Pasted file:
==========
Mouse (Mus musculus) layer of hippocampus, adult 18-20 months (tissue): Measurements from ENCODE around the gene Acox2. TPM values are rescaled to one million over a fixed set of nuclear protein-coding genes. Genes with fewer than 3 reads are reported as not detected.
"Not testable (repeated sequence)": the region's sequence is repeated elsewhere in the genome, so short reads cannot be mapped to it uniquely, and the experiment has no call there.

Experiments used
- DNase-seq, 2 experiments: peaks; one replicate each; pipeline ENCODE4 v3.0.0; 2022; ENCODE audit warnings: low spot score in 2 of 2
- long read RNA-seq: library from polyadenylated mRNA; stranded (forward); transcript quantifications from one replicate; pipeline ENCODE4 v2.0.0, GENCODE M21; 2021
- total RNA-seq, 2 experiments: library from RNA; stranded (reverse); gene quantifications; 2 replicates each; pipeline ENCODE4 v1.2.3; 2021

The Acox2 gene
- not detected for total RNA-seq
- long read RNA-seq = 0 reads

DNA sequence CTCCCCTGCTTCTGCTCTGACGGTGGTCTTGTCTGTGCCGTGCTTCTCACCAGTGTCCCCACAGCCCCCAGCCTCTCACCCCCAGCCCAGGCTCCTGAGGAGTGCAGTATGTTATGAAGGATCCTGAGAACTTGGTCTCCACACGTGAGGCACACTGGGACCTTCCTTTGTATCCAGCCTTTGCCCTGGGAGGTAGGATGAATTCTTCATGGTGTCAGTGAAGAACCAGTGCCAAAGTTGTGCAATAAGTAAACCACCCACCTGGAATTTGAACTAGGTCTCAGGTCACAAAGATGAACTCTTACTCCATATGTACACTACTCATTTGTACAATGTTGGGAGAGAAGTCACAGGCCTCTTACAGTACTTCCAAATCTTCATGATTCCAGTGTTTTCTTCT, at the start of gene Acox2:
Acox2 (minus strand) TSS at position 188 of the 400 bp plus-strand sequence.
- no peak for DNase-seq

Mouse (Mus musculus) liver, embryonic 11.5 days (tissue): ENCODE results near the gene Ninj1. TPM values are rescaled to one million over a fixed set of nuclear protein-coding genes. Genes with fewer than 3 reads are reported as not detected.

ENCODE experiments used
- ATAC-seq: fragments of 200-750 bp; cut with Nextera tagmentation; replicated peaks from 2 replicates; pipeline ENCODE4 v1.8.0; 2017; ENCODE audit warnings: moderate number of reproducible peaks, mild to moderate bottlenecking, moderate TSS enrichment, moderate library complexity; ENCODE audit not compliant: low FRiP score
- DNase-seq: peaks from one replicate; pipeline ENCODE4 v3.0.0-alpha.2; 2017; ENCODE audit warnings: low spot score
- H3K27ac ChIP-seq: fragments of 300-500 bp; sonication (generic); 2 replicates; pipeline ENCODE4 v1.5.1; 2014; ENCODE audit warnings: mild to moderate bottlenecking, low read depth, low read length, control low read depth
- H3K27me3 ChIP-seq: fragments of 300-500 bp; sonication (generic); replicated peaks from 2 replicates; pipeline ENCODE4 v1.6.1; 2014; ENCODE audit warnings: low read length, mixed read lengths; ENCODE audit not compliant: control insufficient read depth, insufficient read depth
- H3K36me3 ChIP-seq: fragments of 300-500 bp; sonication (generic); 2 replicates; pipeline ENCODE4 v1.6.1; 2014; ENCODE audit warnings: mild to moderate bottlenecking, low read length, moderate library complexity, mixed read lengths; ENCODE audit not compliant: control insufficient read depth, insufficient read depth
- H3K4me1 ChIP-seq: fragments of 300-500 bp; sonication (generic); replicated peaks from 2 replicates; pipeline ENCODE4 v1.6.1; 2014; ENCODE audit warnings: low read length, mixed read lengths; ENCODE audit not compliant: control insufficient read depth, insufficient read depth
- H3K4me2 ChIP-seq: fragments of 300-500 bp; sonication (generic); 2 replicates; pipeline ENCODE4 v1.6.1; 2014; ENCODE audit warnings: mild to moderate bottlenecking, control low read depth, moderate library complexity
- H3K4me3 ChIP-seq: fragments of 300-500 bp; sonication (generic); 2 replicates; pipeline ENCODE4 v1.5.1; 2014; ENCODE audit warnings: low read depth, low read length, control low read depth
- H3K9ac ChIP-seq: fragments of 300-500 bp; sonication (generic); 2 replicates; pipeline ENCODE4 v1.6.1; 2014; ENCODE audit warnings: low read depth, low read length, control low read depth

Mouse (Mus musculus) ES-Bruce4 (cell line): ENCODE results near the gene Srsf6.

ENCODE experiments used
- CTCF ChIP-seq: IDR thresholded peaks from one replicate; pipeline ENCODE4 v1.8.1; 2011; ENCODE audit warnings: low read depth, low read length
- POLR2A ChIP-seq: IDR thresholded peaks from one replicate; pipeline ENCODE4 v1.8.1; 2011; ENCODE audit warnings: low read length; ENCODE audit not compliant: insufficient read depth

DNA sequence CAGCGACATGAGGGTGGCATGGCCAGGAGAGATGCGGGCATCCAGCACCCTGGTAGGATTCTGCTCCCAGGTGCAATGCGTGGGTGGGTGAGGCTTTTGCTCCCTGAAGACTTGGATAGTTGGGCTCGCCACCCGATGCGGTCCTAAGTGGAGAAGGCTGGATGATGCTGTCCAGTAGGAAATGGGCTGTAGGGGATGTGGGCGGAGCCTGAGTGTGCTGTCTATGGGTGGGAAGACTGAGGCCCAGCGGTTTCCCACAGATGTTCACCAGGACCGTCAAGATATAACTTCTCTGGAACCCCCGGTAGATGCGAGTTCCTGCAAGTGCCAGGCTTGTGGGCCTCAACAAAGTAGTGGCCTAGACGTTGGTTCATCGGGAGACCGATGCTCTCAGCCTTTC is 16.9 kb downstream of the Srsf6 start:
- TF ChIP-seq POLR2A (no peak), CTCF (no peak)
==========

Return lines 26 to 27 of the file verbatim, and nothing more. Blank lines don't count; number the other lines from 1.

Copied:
- CTCF ChIP-seq: IDR thresholded peaks from one replicate; pipeline ENCODE4 v1.8.1; 2011; ENCODE audit warnings: low read depth, low read length
- POLR2A ChIP-seq: IDR thresholded peaks from one replicate; pipeline ENCODE4 v1.8.1; 2011; ENCODE audit warnings: low read length; ENCODE audit not compliant: insufficient read depth